This autumn has changed this! I was very pleased and honoured to serve twice as a Guest Lecturer this October. One lecture for the University of South-Eastern Norway (USN) on the open data – its ecosystem, barriers, current and future trends in both worldwide and Norway context (see slides here), focusing on data quality, which the audience found to be especially interesting. I was extremely pleased to have such a lively discussion on the variety of points that we were able to cover during this lecture, because students have shown both an interest in my talk and what is more – their knowledge and ability to think and elaborate on the given points even without prior knowledge in this area. A very educated and intelligent audience!

The second lecture, however, was delivered at my neighboring Faculty of Social Sciences, University of Latvia (Latvijas Universitāte), on the potential of open data, reflecting the Latvian case and pointing out some examples that we can take over from other countries (see slides here). This lecture will also stay in my memory as one with a very fruitful discussion – hopefully this conclusion will be the same for the audience!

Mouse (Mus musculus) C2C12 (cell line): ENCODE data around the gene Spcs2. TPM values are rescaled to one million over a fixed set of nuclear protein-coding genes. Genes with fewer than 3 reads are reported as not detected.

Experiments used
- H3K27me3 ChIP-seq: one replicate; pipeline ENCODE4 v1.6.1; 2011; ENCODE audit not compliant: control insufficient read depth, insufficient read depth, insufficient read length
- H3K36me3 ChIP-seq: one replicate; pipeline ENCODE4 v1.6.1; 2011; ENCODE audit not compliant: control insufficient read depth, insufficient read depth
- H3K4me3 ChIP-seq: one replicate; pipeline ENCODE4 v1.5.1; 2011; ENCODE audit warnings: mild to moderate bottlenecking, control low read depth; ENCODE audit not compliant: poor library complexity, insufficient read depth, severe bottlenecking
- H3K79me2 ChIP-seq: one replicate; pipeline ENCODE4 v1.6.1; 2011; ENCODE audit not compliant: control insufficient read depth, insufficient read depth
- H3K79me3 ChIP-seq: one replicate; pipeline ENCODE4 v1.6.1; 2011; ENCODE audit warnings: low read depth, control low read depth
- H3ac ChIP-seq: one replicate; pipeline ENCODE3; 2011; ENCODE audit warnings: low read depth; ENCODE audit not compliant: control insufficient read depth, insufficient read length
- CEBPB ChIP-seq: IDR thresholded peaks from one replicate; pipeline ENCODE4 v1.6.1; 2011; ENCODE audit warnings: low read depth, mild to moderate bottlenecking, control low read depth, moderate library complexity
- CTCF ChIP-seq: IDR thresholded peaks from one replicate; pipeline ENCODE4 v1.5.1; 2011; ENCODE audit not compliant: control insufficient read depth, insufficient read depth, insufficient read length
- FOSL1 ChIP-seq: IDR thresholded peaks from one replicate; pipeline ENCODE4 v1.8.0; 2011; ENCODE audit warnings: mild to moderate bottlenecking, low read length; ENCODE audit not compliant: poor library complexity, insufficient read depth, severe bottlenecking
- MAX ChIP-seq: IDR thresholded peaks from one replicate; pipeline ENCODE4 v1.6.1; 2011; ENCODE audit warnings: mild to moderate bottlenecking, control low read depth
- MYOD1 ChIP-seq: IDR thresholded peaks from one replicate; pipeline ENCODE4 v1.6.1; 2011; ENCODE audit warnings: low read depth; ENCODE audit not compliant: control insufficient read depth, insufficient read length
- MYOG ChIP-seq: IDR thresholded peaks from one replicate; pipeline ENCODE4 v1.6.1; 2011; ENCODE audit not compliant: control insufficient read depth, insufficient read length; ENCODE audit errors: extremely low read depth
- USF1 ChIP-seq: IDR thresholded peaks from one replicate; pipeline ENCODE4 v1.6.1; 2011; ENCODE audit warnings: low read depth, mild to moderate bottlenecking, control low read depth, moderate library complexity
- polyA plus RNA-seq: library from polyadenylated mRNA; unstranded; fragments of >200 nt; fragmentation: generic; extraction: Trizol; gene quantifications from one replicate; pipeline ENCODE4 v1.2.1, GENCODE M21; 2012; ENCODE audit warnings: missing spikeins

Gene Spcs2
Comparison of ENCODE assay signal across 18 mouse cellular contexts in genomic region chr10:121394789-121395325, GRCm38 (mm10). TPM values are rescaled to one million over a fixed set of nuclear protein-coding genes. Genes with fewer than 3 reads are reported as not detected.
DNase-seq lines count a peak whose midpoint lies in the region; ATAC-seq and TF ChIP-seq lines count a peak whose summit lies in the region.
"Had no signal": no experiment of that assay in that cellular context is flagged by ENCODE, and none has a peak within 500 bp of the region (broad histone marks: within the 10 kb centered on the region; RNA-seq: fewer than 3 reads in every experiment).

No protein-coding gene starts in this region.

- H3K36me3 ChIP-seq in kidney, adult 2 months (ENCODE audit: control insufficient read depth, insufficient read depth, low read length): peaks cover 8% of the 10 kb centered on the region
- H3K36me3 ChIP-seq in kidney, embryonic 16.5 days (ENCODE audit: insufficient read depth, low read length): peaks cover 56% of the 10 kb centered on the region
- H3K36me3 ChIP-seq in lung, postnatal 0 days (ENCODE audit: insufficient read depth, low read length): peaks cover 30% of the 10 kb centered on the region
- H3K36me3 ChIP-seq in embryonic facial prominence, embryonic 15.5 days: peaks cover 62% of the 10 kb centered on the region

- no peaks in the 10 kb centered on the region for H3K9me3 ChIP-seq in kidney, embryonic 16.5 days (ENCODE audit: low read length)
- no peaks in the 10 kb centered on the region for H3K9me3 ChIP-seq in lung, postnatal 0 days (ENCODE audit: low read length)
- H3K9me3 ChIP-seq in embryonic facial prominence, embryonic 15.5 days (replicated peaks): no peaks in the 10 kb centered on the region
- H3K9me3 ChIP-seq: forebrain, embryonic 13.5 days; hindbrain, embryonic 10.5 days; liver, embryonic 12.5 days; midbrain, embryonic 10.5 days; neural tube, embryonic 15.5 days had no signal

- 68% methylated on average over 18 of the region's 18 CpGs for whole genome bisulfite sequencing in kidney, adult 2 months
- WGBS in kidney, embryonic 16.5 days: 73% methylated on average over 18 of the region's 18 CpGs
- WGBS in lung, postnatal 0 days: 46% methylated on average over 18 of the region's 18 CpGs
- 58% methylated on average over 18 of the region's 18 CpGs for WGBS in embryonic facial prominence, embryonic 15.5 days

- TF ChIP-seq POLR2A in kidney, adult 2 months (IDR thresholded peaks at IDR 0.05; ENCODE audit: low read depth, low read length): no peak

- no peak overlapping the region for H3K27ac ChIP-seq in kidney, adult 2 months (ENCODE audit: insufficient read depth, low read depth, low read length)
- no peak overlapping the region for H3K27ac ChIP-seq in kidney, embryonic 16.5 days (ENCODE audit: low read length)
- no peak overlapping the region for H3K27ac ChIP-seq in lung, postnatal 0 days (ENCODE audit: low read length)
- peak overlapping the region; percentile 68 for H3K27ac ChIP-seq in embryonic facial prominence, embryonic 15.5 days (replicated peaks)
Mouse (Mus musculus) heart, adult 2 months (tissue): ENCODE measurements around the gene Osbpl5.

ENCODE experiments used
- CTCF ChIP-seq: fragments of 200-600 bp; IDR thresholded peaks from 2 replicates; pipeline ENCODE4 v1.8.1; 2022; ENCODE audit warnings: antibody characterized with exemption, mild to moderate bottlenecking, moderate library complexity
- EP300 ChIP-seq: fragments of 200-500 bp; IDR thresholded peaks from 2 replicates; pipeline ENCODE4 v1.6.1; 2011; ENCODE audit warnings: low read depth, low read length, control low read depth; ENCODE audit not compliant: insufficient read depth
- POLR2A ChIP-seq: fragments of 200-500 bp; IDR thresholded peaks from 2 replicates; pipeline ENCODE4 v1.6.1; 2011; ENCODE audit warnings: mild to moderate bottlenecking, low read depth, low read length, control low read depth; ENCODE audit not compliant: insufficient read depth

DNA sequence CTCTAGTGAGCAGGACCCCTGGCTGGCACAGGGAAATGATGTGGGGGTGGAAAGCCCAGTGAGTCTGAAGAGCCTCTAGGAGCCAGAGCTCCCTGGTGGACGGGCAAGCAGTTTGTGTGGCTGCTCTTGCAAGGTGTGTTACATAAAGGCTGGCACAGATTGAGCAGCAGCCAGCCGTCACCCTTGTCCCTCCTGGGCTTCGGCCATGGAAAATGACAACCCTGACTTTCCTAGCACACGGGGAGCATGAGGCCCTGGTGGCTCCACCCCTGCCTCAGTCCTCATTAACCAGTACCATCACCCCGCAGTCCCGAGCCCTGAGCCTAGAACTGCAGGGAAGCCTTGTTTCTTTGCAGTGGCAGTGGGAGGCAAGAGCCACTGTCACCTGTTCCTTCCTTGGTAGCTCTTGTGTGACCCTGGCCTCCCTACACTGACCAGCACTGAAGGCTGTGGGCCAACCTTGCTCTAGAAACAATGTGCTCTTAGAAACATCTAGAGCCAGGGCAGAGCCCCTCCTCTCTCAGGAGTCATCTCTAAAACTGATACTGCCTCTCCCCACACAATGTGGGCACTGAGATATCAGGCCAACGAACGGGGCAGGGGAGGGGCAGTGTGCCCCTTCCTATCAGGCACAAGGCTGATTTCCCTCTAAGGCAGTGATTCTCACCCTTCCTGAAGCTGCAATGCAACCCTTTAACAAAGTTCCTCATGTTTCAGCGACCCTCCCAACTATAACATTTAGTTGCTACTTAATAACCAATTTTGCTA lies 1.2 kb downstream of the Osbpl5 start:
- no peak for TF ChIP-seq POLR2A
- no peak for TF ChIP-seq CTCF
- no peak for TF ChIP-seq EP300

To sum up, thank you, for those professors who have invited me to serve as a Guest Lecture – Salah Uddin Ahmed and Visvaldis Valtenbergs. Hope that this was a great experience for us both!

My first Invited Talk

Recently, I was invited to deliver my talk on the openness (open data and open science) in the context of Society 5.0 during the International Conference and Expo on Nanotechnology and Nanomaterials. It was very pleasant to receive an invitation to deliver the invited talk on my recently published article Smarter Open Government Data for Society 5.0: Are Your Open Data Smart Enough? (Sensors 2021, 21(15), 5204), which I have entitled as “Open Data as a driver of Society 5.0: how you and your scientific outputs can contribute to the development of the Super Smart Society and transformation into Smart Living?. The paper has been briefly discussed in my previous post, thus, just a few words on this talk and overall experience. Although I have participated in different conferences as a speaker delivering presentations on my ongoing studies, this was my first experience of serving as an Invited Speaker, which is a sort of “Welcome to the senior league!”.